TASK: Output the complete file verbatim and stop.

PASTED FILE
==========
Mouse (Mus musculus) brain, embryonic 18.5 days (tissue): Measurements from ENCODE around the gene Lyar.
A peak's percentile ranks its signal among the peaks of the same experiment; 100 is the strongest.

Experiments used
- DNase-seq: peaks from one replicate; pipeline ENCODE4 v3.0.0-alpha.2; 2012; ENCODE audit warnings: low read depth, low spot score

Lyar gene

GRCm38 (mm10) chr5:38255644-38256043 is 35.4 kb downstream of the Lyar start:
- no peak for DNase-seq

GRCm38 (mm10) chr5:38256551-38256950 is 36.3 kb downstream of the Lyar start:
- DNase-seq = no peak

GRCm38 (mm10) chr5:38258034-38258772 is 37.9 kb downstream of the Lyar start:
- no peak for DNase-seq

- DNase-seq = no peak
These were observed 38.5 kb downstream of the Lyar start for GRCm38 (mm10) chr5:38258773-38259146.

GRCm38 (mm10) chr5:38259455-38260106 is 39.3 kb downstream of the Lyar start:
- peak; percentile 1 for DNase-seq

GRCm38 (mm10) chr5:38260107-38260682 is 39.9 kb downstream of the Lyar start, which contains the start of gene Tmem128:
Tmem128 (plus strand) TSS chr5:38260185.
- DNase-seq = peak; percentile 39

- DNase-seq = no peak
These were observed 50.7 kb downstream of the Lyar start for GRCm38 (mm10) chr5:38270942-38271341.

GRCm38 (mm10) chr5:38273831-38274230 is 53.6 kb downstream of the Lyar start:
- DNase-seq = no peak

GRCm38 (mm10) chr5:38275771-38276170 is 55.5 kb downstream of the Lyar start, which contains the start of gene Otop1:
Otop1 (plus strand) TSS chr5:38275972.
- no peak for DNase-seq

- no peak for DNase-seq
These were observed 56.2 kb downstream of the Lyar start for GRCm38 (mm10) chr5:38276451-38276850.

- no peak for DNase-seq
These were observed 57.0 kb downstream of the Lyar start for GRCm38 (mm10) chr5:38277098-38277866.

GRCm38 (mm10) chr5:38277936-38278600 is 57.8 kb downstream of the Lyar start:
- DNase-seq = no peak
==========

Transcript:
Mouse (Mus musculus) brain, embryonic 18.5 days (tissue): Measurements from ENCODE around the gene Lyar.
A peak's percentile ranks its signal among the peaks of the same experiment; 100 is the strongest.

Experiments used
- DNase-seq: peaks from one replicate; pipeline ENCODE4 v3.0.0-alpha.2; 2012; ENCODE audit warnings: low read depth, low spot score

Lyar gene

GRCm38 (mm10) chr5:38255644-38256043 is 35.4 kb downstream of the Lyar start:
- no peak for DNase-seq

GRCm38 (mm10) chr5:38256551-38256950 is 36.3 kb downstream of the Lyar start:
- DNase-seq = no peak

GRCm38 (mm10) chr5:38258034-38258772 is 37.9 kb downstream of the Lyar start:
- no peak for DNase-seq

- DNase-seq = no peak
These were observed 38.5 kb downstream of the Lyar start for GRCm38 (mm10) chr5:38258773-38259146.

GRCm38 (mm10) chr5:38259455-38260106 is 39.3 kb downstream of the Lyar start:
- peak; percentile 1 for DNase-seq

GRCm38 (mm10) chr5:38260107-38260682 is 39.9 kb downstream of the Lyar start, which contains the start of gene Tmem128:
Tmem128 (plus strand) TSS chr5:38260185.
- DNase-seq = peak; percentile 39

- DNase-seq = no peak
These were observed 50.7 kb downstream of the Lyar start for GRCm38 (mm10) chr5:38270942-38271341.

GRCm38 (mm10) chr5:38273831-38274230 is 53.6 kb downstream of the Lyar start:
- DNase-seq = no peak

GRCm38 (mm10) chr5:38275771-38276170 is 55.5 kb downstream of the Lyar start, which contains the start of gene Otop1:
Otop1 (plus strand) TSS chr5:38275972.
- no peak for DNase-seq

- no peak for DNase-seq
These were observed 56.2 kb downstream of the Lyar start for GRCm38 (mm10) chr5:38276451-38276850.

- no peak for DNase-seq
These were observed 57.0 kb downstream of the Lyar start for GRCm38 (mm10) chr5:38277098-38277866.

GRCm38 (mm10) chr5:38277936-38278600 is 57.8 kb downstream of the Lyar start:
- DNase-seq = no peak